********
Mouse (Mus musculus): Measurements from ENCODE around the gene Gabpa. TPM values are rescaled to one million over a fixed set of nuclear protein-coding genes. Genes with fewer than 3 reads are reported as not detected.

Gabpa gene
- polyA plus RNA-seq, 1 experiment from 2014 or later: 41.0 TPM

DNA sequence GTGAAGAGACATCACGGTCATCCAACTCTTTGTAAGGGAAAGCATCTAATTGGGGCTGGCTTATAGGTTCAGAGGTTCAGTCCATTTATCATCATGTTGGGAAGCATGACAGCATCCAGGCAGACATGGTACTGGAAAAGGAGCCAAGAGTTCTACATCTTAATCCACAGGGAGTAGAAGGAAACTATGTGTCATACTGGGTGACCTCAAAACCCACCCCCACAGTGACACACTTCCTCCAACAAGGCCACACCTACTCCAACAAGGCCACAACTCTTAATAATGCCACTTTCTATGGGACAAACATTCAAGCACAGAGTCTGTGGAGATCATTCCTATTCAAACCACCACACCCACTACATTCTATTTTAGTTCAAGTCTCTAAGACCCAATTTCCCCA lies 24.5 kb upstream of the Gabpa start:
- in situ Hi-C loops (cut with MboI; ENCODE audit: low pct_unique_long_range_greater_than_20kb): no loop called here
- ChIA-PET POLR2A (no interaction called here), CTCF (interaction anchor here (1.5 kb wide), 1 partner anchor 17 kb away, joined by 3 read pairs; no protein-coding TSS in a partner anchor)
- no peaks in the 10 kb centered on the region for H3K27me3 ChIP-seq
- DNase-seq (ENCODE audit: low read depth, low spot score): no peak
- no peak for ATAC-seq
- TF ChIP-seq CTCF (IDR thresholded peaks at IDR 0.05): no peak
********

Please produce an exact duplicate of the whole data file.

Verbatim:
Mouse (Mus musculus): Measurements from ENCODE around the gene Gabpa. TPM values are rescaled to one million over a fixed set of nuclear protein-coding genes. Genes with fewer than 3 reads are reported as not detected.

Gabpa gene
- polyA plus RNA-seq, 1 experiment from 2014 or later: 41.0 TPM

DNA sequence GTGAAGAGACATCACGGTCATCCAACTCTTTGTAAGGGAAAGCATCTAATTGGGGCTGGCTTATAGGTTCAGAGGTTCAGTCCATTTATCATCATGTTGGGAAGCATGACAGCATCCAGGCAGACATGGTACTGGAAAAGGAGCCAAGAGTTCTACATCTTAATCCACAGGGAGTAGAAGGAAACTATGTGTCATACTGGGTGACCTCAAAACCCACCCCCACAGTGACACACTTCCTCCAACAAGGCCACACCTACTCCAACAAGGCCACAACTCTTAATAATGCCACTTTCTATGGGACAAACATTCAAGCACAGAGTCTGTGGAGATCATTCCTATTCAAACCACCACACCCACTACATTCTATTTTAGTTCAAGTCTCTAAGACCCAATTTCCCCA lies 24.5 kb upstream of the Gabpa start:
- in situ Hi-C loops (cut with MboI; ENCODE audit: low pct_unique_long_range_greater_than_20kb): no loop called here
- ChIA-PET POLR2A (no interaction called here), CTCF (interaction anchor here (1.5 kb wide), 1 partner anchor 17 kb away, joined by 3 read pairs; no protein-coding TSS in a partner anchor)
- no peaks in the 10 kb centered on the region for H3K27me3 ChIP-seq
- DNase-seq (ENCODE audit: low read depth, low spot score): no peak
- no peak for ATAC-seq
- TF ChIP-seq CTCF (IDR thresholded peaks at IDR 0.05): no peak